In our study cohort WRN was found to be hypermethylated
In our study cohort, WRN was found to be hypermethylated in
23.5% of patients with metastatic CRC, and this rate was lower than the ~40% reported previously [5,13]. Although DNA hypermethy-lation in a specific gene has long been regarded to reflect decreased mRNA and protein expression in the corresponding gene, it may not be correlated with repressive gene expression in some cases because of the complex regulation of gene expression besides DNA methylation . Although we included WRN methylation as one of the potential biomarkers in this study, WRN methylation was marginally correlated with TTP, and the correlation was not maintained in a multivariate analysis. Recently, it was reported that WRN methylation was not predictive of good clinical outcomes in 93 patients with metastatic CRC treated with irinotecan and capecitabine . Remarkably, WRN mRNA and protein expression levels were independent of WRN methylation status in the study, which was also confirmed with TCGA data. We suspect that this absence of correlation between WRN methylation and mRNA or protein levels might be the main reason for the lack of correlation in WRN methylation with treatment outcome in our study.
Currently, most of the irinotecan-based systemic chemotherapy is given in combination with anti-EGFR T-5224 or anti-VEGF/ VEGFR antibodies because combination chemotherapy in both forms have been proven to provide survival benefit in the first-line (cetuximab, panitumumab, bevacizumab) as well as second-line (bevacizumab, ziv-aflibercept, ramucirumab) and third-line settings (cetuximab) when compared to irinotecan-based cytotoxic chemotherapy alone. In our study, we selected patients that had been treated in the era when there was limited access to combination with molecular targeted agents. In fact, most (93/102 patients, 91.2%) of the patients in our study cohort were treated with irinotecan-based systemic chemotherapy alone. Although this selection was not intended and was mainly because there were limitations to the archival tumor tissues collected after 2005 made by
154 CHFR Promoter Methylation in Metastatic Colorectal Cancer Cha et al. Neoplasia Vol. 21, No. 1, 2019
domestic legal provisions when this study was planned, we believe that this selection allowed us to better define the pure impact of irinotecan on patient outcomes.
Our study has the following limitations. First, we did not validate our findings in a separate cohort. However, the preclinical observation of our study is fully in agreement with the clinical findings, and the association of CHFR and irinotecan could be mechanistically explainable. Although our findings are not confirmative and are more likely to be hypothesis generating, we believe that these points make our study more generalizable and worthy of further investigation in a larger study cohort. Second, in the absence of another treatment arm, we could not verify that CHFR methylation was predictive or prognostic in nature. However, the changes shown after overexpression and knockdown of CHFR in the preclinical study suggest that CHFR methylation is more likely to be predictive of irinotecan treatment. Third, mainly because of tissue availability, a limited number of patients heterogeneous in their clinical characteristics, including treatment lines, were included. In our study, number of treatment lines was one of the most significant factors in univariate analyses for both TTP and OS, and the association of CHFR methylation or CIMP status with treatment outcomes was more prominent when stratified by number of prior treatment(s). Therefore, the correlation between CHFR methylation and irinotecan sensitivity might have been more evident if we had evaluated a more homogeneous population. In summary, we report that CHFR is recurrently hypermethylated in metastatic CRC and that methylated CHFR is associated with better treatment outcomes in terms of TTP in patients with metastatic CRC treated with irinotecan-based systemic chemotherapy. Interestingly, in patients with unmethylated CHFR, the CIMP status could further discriminate patient outcomes. The association of CHFR and irinotecan treatment outcomes was confirmed in a preclinical study by overexpress-ing or knocking down CHFR and investigating the changes in irinotecan sensitivity accordingly. Considering the major importance of irinotecan-based chemotherapy in patients with metastatic CRC and the absence of a biomarker to guide treatment in these patients, we believe that our findings deserve confirmation in a larger patient cohort and could facilitate patient selection for irinotecan chemotherapy.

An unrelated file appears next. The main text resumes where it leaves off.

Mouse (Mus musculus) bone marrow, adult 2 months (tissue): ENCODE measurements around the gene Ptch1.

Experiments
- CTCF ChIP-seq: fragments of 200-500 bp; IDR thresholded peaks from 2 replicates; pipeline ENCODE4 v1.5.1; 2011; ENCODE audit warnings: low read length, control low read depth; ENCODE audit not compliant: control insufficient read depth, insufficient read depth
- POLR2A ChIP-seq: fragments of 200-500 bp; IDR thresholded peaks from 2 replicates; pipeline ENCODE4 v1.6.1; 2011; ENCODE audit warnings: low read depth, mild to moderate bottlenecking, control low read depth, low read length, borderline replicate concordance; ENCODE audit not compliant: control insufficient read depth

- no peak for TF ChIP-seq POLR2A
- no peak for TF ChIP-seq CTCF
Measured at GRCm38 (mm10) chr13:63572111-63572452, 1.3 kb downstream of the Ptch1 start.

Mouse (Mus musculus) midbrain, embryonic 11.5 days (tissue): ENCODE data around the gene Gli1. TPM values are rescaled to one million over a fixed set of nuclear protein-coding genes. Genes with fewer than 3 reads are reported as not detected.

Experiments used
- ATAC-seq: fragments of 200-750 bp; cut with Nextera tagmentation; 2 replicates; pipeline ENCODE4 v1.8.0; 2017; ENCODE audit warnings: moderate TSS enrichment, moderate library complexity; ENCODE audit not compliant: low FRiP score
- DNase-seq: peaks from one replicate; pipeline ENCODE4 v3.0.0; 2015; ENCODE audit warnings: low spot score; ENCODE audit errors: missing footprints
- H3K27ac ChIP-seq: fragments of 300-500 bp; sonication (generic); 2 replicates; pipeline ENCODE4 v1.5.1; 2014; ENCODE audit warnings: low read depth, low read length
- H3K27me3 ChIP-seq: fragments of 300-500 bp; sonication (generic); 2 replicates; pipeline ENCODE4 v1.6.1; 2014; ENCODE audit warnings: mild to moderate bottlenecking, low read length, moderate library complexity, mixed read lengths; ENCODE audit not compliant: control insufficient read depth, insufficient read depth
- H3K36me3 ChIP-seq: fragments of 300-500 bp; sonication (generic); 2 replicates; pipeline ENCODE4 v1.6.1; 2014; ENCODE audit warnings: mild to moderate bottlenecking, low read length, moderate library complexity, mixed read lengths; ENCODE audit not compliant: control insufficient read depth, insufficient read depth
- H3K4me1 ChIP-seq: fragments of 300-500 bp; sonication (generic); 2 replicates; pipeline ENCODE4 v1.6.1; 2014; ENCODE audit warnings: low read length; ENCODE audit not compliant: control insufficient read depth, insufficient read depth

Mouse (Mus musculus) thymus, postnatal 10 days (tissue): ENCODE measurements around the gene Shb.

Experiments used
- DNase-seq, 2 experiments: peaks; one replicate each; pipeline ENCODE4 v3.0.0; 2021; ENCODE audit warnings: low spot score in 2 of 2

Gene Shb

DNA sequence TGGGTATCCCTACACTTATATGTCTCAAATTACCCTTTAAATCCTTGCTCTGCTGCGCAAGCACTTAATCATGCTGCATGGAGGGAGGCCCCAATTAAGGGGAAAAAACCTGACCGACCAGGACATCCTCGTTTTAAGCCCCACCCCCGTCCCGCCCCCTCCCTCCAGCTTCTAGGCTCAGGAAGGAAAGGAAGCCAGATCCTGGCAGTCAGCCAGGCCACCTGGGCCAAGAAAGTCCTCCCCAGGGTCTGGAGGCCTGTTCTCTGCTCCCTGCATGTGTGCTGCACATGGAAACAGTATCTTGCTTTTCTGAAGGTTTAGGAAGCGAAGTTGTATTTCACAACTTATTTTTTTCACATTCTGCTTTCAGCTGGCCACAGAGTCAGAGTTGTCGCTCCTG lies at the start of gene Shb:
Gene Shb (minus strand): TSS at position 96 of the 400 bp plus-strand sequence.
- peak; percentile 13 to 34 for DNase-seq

Declarations of Interest
We sincerely acknowledge the Omics Core Lab of NCC for supporting the preclinical part of our study.